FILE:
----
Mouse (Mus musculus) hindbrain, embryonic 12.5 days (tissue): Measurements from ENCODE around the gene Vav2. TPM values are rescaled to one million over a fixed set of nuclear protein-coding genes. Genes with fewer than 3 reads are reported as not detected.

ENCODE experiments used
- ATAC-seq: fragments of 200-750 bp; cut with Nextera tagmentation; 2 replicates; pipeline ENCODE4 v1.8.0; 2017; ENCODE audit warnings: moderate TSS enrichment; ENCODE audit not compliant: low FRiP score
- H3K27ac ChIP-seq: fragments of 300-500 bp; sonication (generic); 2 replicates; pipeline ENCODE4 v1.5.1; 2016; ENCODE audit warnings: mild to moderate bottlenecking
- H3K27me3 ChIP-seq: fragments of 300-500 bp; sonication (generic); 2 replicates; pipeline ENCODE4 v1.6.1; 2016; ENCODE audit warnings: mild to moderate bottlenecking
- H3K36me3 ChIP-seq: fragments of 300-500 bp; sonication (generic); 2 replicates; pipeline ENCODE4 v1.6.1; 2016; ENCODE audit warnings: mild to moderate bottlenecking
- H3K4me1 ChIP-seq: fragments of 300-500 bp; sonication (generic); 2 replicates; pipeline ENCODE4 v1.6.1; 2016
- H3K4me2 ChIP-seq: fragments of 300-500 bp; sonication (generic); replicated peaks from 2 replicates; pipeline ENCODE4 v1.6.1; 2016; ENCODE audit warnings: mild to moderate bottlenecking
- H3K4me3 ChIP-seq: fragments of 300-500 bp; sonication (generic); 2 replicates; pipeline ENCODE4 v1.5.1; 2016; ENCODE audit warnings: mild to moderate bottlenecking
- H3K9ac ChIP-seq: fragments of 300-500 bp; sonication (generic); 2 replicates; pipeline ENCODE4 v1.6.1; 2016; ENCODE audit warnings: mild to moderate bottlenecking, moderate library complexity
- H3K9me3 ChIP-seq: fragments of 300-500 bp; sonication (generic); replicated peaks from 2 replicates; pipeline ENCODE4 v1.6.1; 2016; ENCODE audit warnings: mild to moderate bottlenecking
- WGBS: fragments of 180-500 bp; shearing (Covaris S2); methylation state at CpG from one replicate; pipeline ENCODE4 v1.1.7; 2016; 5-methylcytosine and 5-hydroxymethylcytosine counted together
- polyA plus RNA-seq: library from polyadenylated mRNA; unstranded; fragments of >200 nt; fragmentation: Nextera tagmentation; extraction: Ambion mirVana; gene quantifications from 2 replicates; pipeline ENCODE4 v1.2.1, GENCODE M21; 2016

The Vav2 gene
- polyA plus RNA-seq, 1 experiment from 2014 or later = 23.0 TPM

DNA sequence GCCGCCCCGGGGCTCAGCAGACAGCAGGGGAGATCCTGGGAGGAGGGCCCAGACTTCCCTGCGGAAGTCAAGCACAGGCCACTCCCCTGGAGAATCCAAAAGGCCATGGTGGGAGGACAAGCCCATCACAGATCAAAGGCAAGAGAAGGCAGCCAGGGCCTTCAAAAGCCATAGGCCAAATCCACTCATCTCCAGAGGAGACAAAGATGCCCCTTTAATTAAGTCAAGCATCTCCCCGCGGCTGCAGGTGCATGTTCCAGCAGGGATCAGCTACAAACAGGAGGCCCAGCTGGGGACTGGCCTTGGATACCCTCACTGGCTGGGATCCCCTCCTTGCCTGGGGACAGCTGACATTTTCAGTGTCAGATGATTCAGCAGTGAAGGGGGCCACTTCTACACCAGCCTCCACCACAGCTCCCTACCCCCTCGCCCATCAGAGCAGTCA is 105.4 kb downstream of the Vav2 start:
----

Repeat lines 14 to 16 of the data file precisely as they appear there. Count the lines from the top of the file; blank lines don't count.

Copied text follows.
The Vav2 gene
- polyA plus RNA-seq, 1 experiment from 2014 or later = 23.0 TPM

DNA sequence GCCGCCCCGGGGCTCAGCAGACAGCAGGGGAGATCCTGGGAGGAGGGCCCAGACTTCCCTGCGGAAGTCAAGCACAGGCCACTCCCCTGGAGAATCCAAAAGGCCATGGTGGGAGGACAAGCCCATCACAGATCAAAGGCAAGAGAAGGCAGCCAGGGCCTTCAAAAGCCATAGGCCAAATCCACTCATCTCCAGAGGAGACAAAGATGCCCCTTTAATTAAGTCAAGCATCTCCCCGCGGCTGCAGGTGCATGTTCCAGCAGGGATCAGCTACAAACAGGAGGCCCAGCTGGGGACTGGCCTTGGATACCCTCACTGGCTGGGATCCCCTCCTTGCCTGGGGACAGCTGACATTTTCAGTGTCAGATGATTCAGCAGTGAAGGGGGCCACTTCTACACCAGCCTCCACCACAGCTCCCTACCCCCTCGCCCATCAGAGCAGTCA is 105.4 kb downstream of the Vav2 start: